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I have a file like f = [1,1,2,2,2,3,3,4,5] and i would like to import this file like a list So that it is treated as a list. e.g say i have two files, one contain f = [1,1,1,1,1] and the second contain d = [2,2,2,2,2] and i would like to zip(i,j) for i in f and for j in d.

f = file('f.txt')
d = file('d.txt')

for i in f:
    for j in d:
        print zip(i,j)

The result is

[('[', '['), ('1', '2'), (',', ','), ('1', '2'), (',', ','), ('1', '2'), (',', ','), ('1', '2'), (',', ','), ('1', '2'), (']', ']'), ('\n', '\n')]

and i would like to be like

[(1,2),(1,2), (1,2),(1,2), (1,2)]
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Did you create those files? –  NullUserException Aug 23 '11 at 14:56

4 Answers 4

ast.literal_eval is a safe way to evaluate strings as Python literals (e.g. strings, numbers, tuples, lists, dicts, booleans, and None):

import ast
with open('f.txt') as f:
    with open('d.txt') as d:
        flist=ast.literal_eval(f.read())
        dlist=ast.literal_eval(d.read())
        print(zip(flist,dlist))
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For one thing, you want the file to be parsed as Python text, but just reading its contents will only give you a string. Iterating over strings give you their characters one at a time.

So rather than just reading their contents, load them as modules: from f import f, from d import d

This requires that they live in a "package", i.e. a directory that is on your PYTHONPATH and has an __init__.py file in it, but it allows you to stay on the clean side of things.

Then just handle f and d as normal Python variables that hold lists.

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1  
It doesn't necessarily require they live in a package. You can always import modules from the current directory. –  agf Aug 23 '11 at 15:17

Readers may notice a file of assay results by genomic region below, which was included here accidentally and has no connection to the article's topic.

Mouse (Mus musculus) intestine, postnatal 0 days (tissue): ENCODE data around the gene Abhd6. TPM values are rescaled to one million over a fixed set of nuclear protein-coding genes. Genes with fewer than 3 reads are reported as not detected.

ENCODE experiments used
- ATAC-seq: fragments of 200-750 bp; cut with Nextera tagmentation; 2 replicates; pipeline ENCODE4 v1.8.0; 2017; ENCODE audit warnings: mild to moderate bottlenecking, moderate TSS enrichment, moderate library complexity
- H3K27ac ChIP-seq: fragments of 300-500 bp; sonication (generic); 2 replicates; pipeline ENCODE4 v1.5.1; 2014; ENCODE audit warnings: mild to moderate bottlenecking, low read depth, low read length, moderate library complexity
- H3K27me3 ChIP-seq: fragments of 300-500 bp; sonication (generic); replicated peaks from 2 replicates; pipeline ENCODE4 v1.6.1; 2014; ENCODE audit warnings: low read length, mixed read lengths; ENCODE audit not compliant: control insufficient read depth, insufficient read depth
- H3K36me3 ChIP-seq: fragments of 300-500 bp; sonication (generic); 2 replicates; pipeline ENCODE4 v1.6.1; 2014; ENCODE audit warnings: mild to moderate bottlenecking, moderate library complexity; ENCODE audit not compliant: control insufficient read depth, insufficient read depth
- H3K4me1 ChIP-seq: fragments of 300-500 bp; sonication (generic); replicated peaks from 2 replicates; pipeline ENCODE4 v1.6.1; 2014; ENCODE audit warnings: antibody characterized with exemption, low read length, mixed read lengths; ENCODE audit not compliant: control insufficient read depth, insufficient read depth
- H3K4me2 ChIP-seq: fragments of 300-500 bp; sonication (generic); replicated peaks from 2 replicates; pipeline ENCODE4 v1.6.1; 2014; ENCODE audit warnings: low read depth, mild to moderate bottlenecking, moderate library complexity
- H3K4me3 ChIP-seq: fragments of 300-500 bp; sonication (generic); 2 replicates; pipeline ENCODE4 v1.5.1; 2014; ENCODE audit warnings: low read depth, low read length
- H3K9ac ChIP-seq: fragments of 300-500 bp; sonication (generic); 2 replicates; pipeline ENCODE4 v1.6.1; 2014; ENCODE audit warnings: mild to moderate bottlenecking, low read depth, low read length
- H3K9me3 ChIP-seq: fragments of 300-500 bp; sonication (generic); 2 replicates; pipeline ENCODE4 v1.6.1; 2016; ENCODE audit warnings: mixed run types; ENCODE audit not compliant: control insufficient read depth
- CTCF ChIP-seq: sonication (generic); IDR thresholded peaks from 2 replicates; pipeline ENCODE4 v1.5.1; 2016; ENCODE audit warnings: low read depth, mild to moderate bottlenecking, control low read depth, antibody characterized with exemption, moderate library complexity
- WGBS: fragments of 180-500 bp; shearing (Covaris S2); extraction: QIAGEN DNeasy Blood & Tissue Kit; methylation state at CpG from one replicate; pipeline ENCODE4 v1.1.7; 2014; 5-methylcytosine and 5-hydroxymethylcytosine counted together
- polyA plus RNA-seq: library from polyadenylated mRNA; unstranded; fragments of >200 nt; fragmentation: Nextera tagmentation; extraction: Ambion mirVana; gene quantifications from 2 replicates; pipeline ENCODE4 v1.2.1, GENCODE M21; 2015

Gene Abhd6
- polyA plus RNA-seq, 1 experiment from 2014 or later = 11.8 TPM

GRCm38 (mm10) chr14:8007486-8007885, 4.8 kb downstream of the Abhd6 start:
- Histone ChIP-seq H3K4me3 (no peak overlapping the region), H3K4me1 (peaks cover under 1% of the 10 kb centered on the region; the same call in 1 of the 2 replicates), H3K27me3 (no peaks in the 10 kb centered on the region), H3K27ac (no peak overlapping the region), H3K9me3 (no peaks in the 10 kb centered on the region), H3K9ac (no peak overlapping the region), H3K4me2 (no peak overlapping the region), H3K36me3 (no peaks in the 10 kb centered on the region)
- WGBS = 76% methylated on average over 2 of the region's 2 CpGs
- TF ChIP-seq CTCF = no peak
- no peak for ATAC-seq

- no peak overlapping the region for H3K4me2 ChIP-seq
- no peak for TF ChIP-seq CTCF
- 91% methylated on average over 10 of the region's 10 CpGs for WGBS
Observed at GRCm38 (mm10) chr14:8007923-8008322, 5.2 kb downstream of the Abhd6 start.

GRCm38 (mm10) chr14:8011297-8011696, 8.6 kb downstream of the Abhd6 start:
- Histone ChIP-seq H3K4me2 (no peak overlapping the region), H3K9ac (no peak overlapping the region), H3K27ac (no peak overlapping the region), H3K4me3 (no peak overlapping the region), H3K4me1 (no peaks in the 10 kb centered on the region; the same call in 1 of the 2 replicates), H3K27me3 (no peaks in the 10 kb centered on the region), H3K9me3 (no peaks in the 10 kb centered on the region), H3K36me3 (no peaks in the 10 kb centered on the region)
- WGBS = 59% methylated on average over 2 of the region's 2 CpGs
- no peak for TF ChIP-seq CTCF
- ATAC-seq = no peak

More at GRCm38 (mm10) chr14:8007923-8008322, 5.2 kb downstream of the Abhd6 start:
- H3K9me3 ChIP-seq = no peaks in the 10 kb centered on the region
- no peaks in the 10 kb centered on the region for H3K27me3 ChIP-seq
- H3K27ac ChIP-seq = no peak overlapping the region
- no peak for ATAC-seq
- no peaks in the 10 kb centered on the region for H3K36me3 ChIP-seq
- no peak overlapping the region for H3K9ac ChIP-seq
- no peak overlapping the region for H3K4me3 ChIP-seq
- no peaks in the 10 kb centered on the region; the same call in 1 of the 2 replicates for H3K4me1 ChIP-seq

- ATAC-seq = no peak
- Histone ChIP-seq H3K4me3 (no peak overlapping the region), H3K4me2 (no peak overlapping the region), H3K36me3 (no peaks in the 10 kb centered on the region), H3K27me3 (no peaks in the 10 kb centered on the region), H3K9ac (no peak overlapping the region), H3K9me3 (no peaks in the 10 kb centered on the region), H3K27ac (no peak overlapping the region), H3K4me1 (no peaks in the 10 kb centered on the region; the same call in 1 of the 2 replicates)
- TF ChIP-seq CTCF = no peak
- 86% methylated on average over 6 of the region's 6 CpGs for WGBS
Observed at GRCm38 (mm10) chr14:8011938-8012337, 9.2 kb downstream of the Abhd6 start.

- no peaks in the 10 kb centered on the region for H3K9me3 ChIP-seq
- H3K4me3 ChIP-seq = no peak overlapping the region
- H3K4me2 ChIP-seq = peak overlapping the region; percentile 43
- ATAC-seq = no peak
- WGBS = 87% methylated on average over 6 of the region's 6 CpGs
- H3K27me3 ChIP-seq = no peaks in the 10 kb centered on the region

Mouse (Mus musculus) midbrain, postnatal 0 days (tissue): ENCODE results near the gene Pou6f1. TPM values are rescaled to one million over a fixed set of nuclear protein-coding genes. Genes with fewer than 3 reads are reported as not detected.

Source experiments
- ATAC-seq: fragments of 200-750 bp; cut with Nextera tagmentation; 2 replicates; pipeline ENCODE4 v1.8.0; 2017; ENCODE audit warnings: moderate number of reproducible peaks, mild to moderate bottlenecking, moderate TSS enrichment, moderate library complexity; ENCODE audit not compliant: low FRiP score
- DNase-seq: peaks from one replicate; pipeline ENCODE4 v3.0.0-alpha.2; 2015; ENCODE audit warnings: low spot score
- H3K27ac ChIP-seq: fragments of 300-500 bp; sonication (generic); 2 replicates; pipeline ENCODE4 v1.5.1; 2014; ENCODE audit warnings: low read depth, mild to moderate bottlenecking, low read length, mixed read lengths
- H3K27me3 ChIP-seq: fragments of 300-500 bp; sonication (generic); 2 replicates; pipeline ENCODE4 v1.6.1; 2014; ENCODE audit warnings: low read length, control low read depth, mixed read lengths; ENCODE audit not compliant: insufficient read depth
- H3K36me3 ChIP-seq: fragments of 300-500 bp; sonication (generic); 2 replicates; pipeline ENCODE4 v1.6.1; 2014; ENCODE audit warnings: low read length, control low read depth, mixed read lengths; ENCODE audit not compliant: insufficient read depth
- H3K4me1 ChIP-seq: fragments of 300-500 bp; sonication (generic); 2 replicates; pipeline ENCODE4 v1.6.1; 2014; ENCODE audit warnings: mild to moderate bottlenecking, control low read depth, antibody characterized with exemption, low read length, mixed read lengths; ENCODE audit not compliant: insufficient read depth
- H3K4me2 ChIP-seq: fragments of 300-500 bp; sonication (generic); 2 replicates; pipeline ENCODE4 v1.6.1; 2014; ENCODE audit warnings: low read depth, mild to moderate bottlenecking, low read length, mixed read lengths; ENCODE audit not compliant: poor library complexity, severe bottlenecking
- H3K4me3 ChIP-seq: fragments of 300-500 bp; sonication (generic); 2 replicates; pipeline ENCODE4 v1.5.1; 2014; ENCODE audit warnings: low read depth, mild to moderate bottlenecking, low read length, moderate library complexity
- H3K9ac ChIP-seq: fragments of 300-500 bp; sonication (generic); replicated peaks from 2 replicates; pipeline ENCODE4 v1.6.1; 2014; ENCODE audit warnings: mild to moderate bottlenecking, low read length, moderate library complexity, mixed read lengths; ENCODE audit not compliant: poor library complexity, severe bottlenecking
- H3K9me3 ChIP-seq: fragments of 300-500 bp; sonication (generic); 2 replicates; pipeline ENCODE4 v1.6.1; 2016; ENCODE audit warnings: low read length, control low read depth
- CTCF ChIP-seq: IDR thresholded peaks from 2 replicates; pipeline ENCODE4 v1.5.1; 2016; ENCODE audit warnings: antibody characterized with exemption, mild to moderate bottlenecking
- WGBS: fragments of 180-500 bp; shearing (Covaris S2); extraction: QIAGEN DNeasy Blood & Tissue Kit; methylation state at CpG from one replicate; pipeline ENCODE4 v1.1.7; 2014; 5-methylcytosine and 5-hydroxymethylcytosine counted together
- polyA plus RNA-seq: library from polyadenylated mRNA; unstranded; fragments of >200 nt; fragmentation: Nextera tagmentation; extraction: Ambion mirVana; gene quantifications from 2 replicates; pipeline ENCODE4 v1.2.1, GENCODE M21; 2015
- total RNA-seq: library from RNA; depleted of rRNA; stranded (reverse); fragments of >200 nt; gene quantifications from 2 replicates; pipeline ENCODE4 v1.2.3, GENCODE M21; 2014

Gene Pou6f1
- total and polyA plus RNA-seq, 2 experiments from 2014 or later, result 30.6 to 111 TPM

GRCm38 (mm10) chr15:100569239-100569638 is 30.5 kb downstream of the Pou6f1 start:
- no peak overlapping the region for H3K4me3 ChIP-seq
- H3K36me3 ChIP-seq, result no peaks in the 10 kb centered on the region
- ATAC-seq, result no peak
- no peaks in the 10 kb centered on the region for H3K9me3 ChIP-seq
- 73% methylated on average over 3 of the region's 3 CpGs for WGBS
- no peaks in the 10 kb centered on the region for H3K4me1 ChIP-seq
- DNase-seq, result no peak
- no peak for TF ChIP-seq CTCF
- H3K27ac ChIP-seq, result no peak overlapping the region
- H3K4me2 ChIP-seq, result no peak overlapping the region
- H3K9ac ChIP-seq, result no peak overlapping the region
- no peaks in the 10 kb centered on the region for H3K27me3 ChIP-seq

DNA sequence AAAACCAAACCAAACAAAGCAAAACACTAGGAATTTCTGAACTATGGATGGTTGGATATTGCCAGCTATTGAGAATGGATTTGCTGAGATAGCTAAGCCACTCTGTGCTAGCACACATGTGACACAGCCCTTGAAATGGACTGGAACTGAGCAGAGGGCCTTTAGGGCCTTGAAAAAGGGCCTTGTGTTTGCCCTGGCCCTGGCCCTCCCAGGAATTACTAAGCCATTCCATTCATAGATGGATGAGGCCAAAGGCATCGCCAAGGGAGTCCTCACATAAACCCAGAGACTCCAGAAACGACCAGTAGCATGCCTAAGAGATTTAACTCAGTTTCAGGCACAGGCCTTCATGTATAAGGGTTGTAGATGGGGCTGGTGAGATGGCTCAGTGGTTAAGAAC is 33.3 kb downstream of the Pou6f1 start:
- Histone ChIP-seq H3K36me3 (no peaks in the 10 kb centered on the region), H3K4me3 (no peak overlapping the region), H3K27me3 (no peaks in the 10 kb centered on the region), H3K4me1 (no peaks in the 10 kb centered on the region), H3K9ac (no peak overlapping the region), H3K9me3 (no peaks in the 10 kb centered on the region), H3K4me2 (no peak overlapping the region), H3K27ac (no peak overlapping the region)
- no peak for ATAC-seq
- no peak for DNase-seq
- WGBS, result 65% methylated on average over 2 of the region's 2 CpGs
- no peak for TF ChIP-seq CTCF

Choosing import over exec would require you to hardcode your filenames--which might not be a bad idea given the circumstances. Just a thought. –  andyortlieb Aug 23 '11 at 15:27

If you have end to end control over this data, I would recommend serializing it with the pickle library rather than "serializing" the representations as text.

See http://docs.python.org/library/pickle.html#example for more info.

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Another option would be the exec method, see my example below.

In [27]: x="f = [1,1,2,2,2,3,3,4,5]"
In [28]: exec(x)
In [29]: f
Out[29]: [1, 1, 2, 2, 2, 3, 3, 4, 5]

Specifically for your problem:

exec(file('f.txt').read())
exec(file('d.txt').read())    
print zip(f,d)

Produces the output:

[(1, 2), (1, 2), (1, 2), (1, 2), (1, 2)]
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I would like to assume a few things: Your text file truly does have "X = ..." in it, otherwise you can do f=eval(file(....).read()). And also that you're doing something to validate the content of this file, and catching your exceptions--because this whole procedure is doomed. –  andyortlieb Aug 23 '11 at 15:24
1  
what happens if you have exec("__import__('os').system('rm -rf /*')") –  Jakob Bowyer Aug 23 '11 at 15:35
    
Then you're screwed, which is why I told him that his whole procedure is doomed. The fact is if he's not doing some comprehensive validation on this text (which I'm guessing he's not given the nature of the question), all solutions will be subject to this risk, unless he writes a parser--which I think is unlikely. –  andyortlieb Aug 23 '11 at 20:19

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